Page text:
Students with disabilities requesting accommodations must follow the procedures outlined by the Office of Disability Services.
Missing exams:
 If you must miss an exam, then you must notify your instructor by email before the exam if at all possible. You must provide a valid excuse, which generally must be accompanied by documentation from a doctor or official documentation that you are participating in a Rutgersapproved activity.
 Instructors must make accommodations if an exam conflicts with religious observance. Students must follow their instructor's policy regarding credit for midterm exams that are missed because of a valid excuse.
 No credit will be allowed for any exam that is missed without a valid excuse.
Academic Integrity:
All Rutgers students are expected to be familiar with and abide by the academic integrity policy. Violations of the policy are taken very seriously.
Lecture Schedule
LECTURE  SECTIONS  DESCRIPTION 

1  1.2, 1.3, 1.4, 2.4  Precalculus review part 1: algebra review, functions, graphs, domains, compositions, difference quotients, nonlinear inequalities 
2  1.2, 1.3, 1.4, 2.4  Precalculus review part 2: graphs of exp/log, expressions and equations with exp/log, exponential growth and decay, trig review (refer to Appendix E), special trig values, equations with trig, setting up optimization problems 
3  2.1, 2.2  informal definition of limit, rules for limits, computing limits of algebraic functions, onesided limits, limits of trig functions 
4  2.2  topics of lecture 3, continued 
5  2.3  definition of continuity of a function at a point, testing continuity, continuity of a function on an interval 
6  3.1  definition of the derivative as a limit, direct calculation of derivatives using the definition, derivative as slope of tangent line, equation of tangent line and normal line, relation between the graph of f and the graph of f', continuity and differentiability, notations for the derivative 
7  3.2, 3.3  calculation of derivatives, sum rule, product, quotient rule, higherorder derivatives, differentiation of trig functions and of e^x and ln(x).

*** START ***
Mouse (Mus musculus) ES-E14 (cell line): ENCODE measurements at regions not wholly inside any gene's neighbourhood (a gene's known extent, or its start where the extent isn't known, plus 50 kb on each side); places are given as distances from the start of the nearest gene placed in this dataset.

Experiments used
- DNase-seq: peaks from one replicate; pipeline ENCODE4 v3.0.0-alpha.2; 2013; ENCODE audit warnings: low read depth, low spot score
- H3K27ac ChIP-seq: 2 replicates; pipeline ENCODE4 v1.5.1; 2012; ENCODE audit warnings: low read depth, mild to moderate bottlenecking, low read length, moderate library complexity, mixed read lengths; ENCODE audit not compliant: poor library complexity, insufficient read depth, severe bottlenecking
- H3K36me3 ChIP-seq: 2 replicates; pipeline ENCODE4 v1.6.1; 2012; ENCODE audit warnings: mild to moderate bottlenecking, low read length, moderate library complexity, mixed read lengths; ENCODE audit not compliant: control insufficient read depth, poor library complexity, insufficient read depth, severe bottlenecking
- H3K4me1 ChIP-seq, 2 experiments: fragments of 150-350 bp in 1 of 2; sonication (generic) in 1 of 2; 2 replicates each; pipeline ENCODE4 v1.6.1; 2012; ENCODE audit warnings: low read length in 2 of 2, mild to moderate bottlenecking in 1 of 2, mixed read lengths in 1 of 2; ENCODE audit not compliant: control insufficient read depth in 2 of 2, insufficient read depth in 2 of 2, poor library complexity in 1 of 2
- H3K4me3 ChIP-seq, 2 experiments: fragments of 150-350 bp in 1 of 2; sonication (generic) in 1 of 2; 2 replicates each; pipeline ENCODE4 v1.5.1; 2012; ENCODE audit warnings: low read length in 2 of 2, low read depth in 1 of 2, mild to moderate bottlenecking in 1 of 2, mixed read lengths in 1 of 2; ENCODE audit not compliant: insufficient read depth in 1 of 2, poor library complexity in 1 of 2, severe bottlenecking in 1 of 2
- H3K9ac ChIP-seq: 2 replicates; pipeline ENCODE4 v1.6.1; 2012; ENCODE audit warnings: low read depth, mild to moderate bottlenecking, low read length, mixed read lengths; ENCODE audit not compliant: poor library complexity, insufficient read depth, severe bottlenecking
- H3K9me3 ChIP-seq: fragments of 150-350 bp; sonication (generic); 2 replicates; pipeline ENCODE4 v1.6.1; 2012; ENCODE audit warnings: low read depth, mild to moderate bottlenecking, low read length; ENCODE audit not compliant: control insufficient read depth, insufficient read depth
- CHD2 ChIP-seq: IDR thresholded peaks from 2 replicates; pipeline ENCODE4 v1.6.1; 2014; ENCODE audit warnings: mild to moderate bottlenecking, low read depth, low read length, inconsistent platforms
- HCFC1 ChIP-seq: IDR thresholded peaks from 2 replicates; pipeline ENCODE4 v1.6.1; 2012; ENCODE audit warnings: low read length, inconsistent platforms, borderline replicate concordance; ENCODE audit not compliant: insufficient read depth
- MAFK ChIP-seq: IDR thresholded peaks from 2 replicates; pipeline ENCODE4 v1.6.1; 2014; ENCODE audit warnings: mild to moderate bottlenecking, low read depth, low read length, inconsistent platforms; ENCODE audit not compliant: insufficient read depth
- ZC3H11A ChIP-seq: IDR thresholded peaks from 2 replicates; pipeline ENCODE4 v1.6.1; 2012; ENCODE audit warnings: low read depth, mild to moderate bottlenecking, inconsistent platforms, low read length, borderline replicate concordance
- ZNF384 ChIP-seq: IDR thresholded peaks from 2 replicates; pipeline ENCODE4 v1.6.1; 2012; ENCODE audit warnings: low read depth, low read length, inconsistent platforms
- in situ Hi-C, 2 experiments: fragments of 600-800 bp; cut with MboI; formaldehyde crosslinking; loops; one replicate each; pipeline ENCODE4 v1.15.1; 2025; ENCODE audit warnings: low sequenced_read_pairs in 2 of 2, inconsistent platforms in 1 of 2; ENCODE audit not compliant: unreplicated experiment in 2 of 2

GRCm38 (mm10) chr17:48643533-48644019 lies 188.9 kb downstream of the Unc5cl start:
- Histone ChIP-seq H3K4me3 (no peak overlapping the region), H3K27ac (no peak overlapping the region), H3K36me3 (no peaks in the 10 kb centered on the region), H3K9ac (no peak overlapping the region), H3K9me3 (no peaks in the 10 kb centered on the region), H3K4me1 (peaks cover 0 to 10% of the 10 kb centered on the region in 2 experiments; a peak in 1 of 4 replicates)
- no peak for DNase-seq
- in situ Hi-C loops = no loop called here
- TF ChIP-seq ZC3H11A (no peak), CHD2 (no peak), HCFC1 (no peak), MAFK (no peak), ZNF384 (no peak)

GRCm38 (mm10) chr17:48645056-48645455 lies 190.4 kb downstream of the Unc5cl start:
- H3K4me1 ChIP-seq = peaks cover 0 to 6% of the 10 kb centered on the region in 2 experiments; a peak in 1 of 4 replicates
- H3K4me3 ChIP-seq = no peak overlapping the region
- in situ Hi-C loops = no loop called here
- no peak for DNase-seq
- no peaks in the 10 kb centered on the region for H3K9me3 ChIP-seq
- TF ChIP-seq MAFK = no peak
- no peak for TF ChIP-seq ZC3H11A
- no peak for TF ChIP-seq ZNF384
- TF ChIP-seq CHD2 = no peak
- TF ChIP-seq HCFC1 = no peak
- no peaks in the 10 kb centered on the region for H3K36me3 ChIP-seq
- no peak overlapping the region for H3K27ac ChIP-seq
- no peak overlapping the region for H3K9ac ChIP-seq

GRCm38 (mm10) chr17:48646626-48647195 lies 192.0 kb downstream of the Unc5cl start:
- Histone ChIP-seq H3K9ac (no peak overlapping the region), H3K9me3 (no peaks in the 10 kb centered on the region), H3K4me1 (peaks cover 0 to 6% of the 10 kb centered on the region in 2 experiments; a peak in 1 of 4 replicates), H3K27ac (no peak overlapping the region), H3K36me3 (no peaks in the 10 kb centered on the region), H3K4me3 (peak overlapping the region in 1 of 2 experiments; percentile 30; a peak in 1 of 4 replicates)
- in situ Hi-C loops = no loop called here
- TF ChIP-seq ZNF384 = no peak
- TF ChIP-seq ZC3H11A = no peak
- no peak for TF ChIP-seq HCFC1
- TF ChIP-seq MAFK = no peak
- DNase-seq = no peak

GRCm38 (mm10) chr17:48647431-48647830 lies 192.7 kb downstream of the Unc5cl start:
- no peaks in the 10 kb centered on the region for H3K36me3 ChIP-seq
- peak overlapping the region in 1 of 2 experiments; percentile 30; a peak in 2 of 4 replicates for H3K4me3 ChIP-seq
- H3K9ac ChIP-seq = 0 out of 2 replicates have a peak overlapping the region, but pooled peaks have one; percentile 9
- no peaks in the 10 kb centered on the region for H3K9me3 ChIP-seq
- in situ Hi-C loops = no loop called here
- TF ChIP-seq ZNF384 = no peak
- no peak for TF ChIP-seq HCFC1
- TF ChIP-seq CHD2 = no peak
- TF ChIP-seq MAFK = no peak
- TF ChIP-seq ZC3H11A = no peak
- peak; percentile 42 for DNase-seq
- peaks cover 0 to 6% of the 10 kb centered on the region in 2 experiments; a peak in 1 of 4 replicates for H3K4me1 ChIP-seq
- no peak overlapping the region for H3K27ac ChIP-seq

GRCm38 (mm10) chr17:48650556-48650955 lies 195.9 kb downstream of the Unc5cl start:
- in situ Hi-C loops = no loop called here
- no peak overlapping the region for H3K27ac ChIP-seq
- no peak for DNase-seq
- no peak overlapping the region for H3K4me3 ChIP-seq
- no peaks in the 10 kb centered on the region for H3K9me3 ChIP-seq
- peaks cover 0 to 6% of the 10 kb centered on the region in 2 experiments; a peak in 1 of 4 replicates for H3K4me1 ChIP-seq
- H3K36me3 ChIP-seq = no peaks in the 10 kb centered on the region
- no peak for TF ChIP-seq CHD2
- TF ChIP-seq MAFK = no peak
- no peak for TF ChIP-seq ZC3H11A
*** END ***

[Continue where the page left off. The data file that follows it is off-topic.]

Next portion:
8  3.5  the chain rule (for differentiating a composite function) 
9  4.1  absolute maximum and absolute minimum of a function on an interval, the extreme value theorem, relative extrema, critical numbers and critical points, finding absolute extrema of a function on a closed bounded interval 
10  Review for Exam #1  
11  EXAM #1: covers sections 1.1  1.4, 2.1  2.4, 3.1  3.3, 3.5, and 4.1 

12  3.6  implicit differentiation, logarithmic differentiation 
13  3.7  related rates and applications 
14  3.8  linear approximation, propagation of error in measurement, relative error, percentage error, marginal cost, marginal revenue 
15  4.3  finding intervals of increase and of decrease, the firstderivative test, finding intervals of concavity, finding inflection points, the secondderivative test, application to sketching graphs 
16  4.4  limits as x approaches plus or minus infinity, horizontal asymptotes, infinite limits, vertical asymptotes, application to sketching graphs with horizontal and/or vertical asymptotes. 
17  4.5  L'Hopitals's rule (for evaluating limits involving indeterminate forms) 
18  4.6  optimization applications in physics and geometry